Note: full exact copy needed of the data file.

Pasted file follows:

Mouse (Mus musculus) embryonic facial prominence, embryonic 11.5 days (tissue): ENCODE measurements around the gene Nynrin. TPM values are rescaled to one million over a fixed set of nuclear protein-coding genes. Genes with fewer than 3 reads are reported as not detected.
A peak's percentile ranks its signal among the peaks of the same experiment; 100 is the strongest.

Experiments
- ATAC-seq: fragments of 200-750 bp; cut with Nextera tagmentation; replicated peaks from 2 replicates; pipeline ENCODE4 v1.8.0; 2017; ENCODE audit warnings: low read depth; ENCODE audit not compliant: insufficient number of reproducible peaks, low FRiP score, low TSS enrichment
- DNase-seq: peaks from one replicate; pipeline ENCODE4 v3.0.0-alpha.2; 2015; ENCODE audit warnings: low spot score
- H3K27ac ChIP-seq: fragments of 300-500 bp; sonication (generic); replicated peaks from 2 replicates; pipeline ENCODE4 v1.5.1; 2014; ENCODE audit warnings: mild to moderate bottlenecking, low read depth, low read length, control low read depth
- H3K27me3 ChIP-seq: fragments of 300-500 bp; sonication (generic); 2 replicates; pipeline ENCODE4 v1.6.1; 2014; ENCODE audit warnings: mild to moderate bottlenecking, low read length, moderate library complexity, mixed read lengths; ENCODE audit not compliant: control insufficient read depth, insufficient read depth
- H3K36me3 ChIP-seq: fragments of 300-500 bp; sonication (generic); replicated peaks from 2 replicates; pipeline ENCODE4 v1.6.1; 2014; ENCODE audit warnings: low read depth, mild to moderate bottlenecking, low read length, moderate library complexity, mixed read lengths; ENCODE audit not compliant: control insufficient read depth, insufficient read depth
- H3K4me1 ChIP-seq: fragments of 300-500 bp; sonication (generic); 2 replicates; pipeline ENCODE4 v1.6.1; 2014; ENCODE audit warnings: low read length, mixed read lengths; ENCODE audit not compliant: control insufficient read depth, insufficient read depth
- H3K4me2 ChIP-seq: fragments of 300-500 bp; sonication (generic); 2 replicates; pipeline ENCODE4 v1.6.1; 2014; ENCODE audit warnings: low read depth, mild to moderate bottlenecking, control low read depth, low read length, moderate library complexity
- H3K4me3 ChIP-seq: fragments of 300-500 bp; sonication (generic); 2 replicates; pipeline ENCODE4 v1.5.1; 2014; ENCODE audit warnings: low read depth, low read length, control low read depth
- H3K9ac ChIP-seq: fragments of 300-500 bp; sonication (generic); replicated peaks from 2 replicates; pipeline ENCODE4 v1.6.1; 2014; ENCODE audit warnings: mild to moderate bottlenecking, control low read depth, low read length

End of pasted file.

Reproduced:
Mouse (Mus musculus) embryonic facial prominence, embryonic 11.5 days (tissue): ENCODE measurements around the gene Nynrin. TPM values are rescaled to one million over a fixed set of nuclear protein-coding genes. Genes with fewer than 3 reads are reported as not detected.
A peak's percentile ranks its signal among the peaks of the same experiment; 100 is the strongest.

Experiments
- ATAC-seq: fragments of 200-750 bp; cut with Nextera tagmentation; replicated peaks from 2 replicates; pipeline ENCODE4 v1.8.0; 2017; ENCODE audit warnings: low read depth; ENCODE audit not compliant: insufficient number of reproducible peaks, low FRiP score, low TSS enrichment
- DNase-seq: peaks from one replicate; pipeline ENCODE4 v3.0.0-alpha.2; 2015; ENCODE audit warnings: low spot score
- H3K27ac ChIP-seq: fragments of 300-500 bp; sonication (generic); replicated peaks from 2 replicates; pipeline ENCODE4 v1.5.1; 2014; ENCODE audit warnings: mild to moderate bottlenecking, low read depth, low read length, control low read depth
- H3K27me3 ChIP-seq: fragments of 300-500 bp; sonication (generic); 2 replicates; pipeline ENCODE4 v1.6.1; 2014; ENCODE audit warnings: mild to moderate bottlenecking, low read length, moderate library complexity, mixed read lengths; ENCODE audit not compliant: control insufficient read depth, insufficient read depth
- H3K36me3 ChIP-seq: fragments of 300-500 bp; sonication (generic); replicated peaks from 2 replicates; pipeline ENCODE4 v1.6.1; 2014; ENCODE audit warnings: low read depth, mild to moderate bottlenecking, low read length, moderate library complexity, mixed read lengths; ENCODE audit not compliant: control insufficient read depth, insufficient read depth
- H3K4me1 ChIP-seq: fragments of 300-500 bp; sonication (generic); 2 replicates; pipeline ENCODE4 v1.6.1; 2014; ENCODE audit warnings: low read length, mixed read lengths; ENCODE audit not compliant: control insufficient read depth, insufficient read depth
- H3K4me2 ChIP-seq: fragments of 300-500 bp; sonication (generic); 2 replicates; pipeline ENCODE4 v1.6.1; 2014; ENCODE audit warnings: low read depth, mild to moderate bottlenecking, control low read depth, low read length, moderate library complexity
- H3K4me3 ChIP-seq: fragments of 300-500 bp; sonication (generic); 2 replicates; pipeline ENCODE4 v1.5.1; 2014; ENCODE audit warnings: low read depth, low read length, control low read depth
- H3K9ac ChIP-seq: fragments of 300-500 bp; sonication (generic); replicated peaks from 2 replicates; pipeline ENCODE4 v1.6.1; 2014; ENCODE audit warnings: mild to moderate bottlenecking, control low read depth, low read length